First of all, I am so sorry if this question is not appropriate to be here. I tried to ask something similar on Math Stack Exchange but it didn't have much attention. Any comment and I delete the question.

I was reading the classical paper from Milnor entitled Curvature of Left Invariant Metrics on Lie Groups. The approach is to consider an orthonormal frame on the Lie algebra, since all geometric information is gained considering an inner product on it vector space, once we have the correspondence between left invariant metrics and inner products on the Lie algebra.

From this is easy to take information about Levi-Civita connection, Curvatures and etc. But my question is, what about the geodesics? Is there any formula that relates the frame on the Lie algebra and the geodesic equation? Is possible to describe all the geodesics just looking for the orthonormal frame on the Lie algebra?

If it is not the case, what is the general approach to obtain geodesics on Lie groups? The only way is trying to describe the general Levi-Civita connection?

  • 2
    $\begingroup$ I had thought that the geodesics were all left-right translates of one-parameter subgroups. But even if that's incorrect, searching for "geodesics on Lie groups" led me to this: massey.ac.nz/~rmclachl/RLIMS10.pdf $\endgroup$ Apr 17 '17 at 2:38
  • 5
    $\begingroup$ @AllenKnutson: If the metric is bi-invariant, then the geodesics are the left and right translates of 1-parameter subgroups, but, in general, if all you have left-invariance, this is far from the case. Even for left-invariant metrics on $\mathrm{SL}(2,\mathbb{R})$ or $\mathrm{SO}(3)$, the geodesics can be quite complicated, e.g., the equations for free motion of a rigid body in 3-space. For example, see the discussion at mathoverflow.net/questions/108280/… $\endgroup$ Apr 17 '17 at 6:24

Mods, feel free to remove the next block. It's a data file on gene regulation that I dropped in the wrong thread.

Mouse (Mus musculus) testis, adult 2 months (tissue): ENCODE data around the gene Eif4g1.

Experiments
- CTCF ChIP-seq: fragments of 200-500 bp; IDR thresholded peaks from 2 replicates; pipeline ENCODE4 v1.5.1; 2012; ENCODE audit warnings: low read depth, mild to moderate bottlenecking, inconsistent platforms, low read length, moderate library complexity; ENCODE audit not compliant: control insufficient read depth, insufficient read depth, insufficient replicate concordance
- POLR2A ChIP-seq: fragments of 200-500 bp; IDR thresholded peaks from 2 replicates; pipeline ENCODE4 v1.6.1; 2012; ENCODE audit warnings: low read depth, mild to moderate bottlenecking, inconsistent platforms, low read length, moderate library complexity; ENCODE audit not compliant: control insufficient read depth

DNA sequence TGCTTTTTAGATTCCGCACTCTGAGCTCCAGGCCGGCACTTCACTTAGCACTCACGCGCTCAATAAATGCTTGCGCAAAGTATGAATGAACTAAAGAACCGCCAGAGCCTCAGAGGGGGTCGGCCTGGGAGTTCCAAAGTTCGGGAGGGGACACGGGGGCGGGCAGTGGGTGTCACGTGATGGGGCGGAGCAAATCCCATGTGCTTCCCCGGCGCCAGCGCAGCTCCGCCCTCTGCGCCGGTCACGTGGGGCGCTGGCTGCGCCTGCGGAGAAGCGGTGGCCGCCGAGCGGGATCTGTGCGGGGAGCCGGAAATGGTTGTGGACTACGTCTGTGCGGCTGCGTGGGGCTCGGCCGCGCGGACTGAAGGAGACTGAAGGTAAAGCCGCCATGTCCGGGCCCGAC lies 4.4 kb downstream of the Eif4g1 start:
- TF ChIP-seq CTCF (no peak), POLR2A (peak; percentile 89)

• 2
    $\begingroup$ Just stumbled on this question, and I think it's worth mentioning that Noether's theorem on the Euler-Lagrange equations implies that the geodesic equation has many conserved quantities in this case (which is not the case for Riemannian geodesics in general). Also, just so that Google can index it, it's probably good to mention Poinsot's name somewhere. $\endgroup$
    – Gro-Tsen
    Aug 24 '18 at 13:16

Let $\nabla$ be the connection induced by the Levi-Civita connection. $\nabla$ is left invariant. It thus defines a bilinear product $b$ on ${\cal G}$ the Lie algebra of $G$. Let $c(t)$ be a geodesic. We can write $\dot c(t)=dL_{c(t)}(x(t))$ where $x(t)\in {\cal G}$. It you write the equation $\nabla_{\dot c(t)}\dot c(t)=0$, you obtain

$\dot x(t)+b(x(t),x(t))=0$.

  • $\begingroup$ What is the expression for $b$? I mean, how it is obtained? $\endgroup$ Apr 17 '17 at 14:57
  • $\begingroup$ $b$ is defined on the Lie algebra of $G$. If $u,v\in {\cal G}, \nabla_uv$ is left invariant where $\nabla$ is the Levi-Civita connection. So the restriction of $\nabla$ on ${\cal G}$ defines a bilinear product. $\endgroup$ Apr 17 '17 at 15:34
  • $\begingroup$ Therefore $b$ is not tensorial, right? $\endgroup$
    – Llohann
    Apr 17 '17 at 16:54
  • 9
    $\begingroup$ One can get this equation (known as the Euler equation) explicitly in terms of the specified inner product $Q:{\frak{g}}\times{\frak{g}}\to\mathbb{R}$ on the Lie algebra as follows: For each $x\in\frak{g}$, define $\mathrm{ad}^*_Q(x):{\frak{g}}\to {\frak{g}}$ by the rule $Q\bigl(\mathrm{ad}^*_Q(x)y,z\bigr) = Q\bigl(y,[x,z]\bigr)$. Then the Euler equation is $$ \dot x(t) = \mathrm{ad}^*_Q\bigl(x(t)\bigr)x(t).$$ Note, in particular, that, when $Q$ is ad-invariant, $\mathrm{ad}^*_Q(x) = -\mathrm{ad}(x)$, so the equation becomes $$\dot x(t) = -\bigl[x(t),x(t)\bigr] = 0,$$ as expected. $\endgroup$ Apr 22 '17 at 18:20

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